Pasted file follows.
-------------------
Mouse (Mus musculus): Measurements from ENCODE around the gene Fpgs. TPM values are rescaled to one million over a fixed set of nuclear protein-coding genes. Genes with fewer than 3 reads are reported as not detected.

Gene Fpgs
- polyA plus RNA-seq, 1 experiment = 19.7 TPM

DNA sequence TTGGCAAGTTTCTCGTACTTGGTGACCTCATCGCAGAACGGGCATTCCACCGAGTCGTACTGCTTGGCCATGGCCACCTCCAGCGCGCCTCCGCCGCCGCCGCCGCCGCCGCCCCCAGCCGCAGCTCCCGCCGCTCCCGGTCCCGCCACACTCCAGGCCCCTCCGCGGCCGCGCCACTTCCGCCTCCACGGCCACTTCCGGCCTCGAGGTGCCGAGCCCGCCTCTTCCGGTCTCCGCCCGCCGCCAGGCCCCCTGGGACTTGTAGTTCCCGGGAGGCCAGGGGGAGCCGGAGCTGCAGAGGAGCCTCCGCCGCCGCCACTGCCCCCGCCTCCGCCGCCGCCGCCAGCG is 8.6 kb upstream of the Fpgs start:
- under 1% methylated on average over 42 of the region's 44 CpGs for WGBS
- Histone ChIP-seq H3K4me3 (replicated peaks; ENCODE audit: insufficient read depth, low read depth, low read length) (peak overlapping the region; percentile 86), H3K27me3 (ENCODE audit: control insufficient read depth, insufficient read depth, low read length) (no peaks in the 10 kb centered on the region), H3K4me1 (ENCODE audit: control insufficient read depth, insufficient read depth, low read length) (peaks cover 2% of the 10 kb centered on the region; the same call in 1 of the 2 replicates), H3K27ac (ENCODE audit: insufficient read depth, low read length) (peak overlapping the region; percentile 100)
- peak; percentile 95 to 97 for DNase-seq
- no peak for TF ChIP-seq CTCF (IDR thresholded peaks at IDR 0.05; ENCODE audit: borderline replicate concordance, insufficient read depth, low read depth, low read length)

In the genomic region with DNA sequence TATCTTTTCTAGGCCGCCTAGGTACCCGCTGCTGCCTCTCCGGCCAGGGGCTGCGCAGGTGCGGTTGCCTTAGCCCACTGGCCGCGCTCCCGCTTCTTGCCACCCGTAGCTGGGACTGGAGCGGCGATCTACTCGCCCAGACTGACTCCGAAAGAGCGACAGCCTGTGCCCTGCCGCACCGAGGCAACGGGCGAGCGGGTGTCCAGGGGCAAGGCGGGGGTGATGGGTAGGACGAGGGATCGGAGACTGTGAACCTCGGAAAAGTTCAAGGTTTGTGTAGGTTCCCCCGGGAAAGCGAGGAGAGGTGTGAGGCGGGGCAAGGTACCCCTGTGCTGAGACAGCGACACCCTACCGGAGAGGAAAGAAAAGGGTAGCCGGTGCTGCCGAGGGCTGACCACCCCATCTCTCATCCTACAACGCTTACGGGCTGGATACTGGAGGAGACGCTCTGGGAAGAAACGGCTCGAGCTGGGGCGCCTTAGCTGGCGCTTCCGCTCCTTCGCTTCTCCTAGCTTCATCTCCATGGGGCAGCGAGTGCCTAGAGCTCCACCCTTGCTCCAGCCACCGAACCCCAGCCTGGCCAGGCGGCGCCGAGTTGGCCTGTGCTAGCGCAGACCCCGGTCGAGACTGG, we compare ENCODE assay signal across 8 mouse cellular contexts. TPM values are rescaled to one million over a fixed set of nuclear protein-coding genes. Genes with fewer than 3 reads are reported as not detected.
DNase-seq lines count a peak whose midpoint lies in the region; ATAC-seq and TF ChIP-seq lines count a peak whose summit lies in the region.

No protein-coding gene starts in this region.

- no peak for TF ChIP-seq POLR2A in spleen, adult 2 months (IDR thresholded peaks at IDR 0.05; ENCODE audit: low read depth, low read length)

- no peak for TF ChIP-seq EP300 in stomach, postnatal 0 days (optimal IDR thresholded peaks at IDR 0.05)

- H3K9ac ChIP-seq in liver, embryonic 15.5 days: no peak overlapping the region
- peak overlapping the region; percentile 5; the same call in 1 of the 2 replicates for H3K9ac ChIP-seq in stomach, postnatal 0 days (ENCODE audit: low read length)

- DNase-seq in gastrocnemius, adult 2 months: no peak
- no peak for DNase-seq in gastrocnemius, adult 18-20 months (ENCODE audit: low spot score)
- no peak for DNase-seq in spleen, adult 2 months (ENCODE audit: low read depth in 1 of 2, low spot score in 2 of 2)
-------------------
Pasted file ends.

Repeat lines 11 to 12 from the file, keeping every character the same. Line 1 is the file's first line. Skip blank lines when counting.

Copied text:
No protein-coding gene starts in this region.

- no peak for TF ChIP-seq POLR2A in spleen, adult 2 months (IDR thresholded peaks at IDR 0.05; ENCODE audit: low read depth, low read length)